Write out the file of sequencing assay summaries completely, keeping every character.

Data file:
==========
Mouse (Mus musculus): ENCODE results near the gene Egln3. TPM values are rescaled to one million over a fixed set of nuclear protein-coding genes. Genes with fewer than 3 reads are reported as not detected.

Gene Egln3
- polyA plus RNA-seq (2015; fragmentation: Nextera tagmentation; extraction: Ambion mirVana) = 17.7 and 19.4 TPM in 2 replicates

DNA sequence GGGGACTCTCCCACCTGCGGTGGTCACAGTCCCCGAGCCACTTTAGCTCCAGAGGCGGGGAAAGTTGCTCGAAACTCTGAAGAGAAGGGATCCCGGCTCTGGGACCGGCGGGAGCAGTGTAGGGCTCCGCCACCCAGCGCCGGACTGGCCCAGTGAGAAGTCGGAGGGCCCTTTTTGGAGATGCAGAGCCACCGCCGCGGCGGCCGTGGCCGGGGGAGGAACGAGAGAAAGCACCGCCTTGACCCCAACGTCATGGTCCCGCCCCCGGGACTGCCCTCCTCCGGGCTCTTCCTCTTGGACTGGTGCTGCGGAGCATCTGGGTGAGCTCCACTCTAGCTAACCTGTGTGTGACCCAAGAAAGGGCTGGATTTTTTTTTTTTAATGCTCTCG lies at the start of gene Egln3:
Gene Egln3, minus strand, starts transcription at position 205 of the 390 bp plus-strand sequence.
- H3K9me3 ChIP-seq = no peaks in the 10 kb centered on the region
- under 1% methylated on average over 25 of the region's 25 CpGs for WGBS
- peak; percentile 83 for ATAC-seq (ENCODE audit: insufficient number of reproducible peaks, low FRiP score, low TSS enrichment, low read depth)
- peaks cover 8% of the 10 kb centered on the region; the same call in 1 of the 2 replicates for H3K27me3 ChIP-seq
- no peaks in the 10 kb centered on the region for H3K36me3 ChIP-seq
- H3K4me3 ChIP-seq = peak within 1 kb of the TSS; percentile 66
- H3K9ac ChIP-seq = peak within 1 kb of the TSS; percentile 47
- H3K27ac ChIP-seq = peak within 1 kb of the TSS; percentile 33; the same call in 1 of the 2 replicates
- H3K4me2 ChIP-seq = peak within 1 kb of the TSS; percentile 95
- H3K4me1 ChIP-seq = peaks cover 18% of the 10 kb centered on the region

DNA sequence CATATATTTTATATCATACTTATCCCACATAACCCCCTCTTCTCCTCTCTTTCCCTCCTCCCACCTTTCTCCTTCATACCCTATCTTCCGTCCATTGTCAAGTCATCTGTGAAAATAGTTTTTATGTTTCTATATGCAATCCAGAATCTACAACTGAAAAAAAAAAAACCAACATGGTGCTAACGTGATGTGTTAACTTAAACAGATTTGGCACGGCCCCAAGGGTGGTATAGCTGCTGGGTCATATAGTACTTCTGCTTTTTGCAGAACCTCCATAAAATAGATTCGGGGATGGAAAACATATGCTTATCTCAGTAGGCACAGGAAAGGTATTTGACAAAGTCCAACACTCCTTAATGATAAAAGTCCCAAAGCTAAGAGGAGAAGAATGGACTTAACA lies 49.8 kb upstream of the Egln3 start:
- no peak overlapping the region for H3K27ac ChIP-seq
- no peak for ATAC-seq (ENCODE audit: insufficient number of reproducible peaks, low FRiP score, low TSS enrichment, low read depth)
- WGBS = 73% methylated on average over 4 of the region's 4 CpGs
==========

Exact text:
Mouse (Mus musculus): ENCODE results near the gene Egln3. TPM values are rescaled to one million over a fixed set of nuclear protein-coding genes. Genes with fewer than 3 reads are reported as not detected.

Gene Egln3
- polyA plus RNA-seq (2015; fragmentation: Nextera tagmentation; extraction: Ambion mirVana) = 17.7 and 19.4 TPM in 2 replicates

DNA sequence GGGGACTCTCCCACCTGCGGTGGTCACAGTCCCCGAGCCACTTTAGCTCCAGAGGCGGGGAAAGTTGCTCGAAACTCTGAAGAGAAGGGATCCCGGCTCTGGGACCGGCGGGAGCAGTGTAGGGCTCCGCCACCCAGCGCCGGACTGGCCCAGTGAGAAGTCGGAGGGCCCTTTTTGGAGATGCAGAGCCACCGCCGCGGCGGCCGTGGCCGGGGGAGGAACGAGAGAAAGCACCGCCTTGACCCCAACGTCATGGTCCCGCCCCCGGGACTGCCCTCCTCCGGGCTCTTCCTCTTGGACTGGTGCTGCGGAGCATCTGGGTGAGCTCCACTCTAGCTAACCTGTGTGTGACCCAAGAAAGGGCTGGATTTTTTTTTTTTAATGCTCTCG lies at the start of gene Egln3:
Gene Egln3, minus strand, starts transcription at position 205 of the 390 bp plus-strand sequence.
- H3K9me3 ChIP-seq = no peaks in the 10 kb centered on the region
- under 1% methylated on average over 25 of the region's 25 CpGs for WGBS
- peak; percentile 83 for ATAC-seq (ENCODE audit: insufficient number of reproducible peaks, low FRiP score, low TSS enrichment, low read depth)
- peaks cover 8% of the 10 kb centered on the region; the same call in 1 of the 2 replicates for H3K27me3 ChIP-seq
- no peaks in the 10 kb centered on the region for H3K36me3 ChIP-seq
- H3K4me3 ChIP-seq = peak within 1 kb of the TSS; percentile 66
- H3K9ac ChIP-seq = peak within 1 kb of the TSS; percentile 47
- H3K27ac ChIP-seq = peak within 1 kb of the TSS; percentile 33; the same call in 1 of the 2 replicates
- H3K4me2 ChIP-seq = peak within 1 kb of the TSS; percentile 95
- H3K4me1 ChIP-seq = peaks cover 18% of the 10 kb centered on the region

DNA sequence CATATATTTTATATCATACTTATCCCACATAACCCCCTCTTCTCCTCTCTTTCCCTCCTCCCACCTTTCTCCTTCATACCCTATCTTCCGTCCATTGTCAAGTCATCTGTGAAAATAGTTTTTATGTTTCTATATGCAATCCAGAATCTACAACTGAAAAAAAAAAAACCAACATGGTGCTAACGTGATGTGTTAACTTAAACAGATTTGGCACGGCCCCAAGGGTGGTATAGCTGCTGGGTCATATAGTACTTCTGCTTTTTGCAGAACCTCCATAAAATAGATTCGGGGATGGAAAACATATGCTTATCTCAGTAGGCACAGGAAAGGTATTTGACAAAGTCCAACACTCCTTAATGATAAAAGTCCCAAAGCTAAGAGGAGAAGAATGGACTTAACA lies 49.8 kb upstream of the Egln3 start:
- no peak overlapping the region for H3K27ac ChIP-seq
- no peak for ATAC-seq (ENCODE audit: insufficient number of reproducible peaks, low FRiP score, low TSS enrichment, low read depth)
- WGBS = 73% methylated on average over 4 of the region's 4 CpGs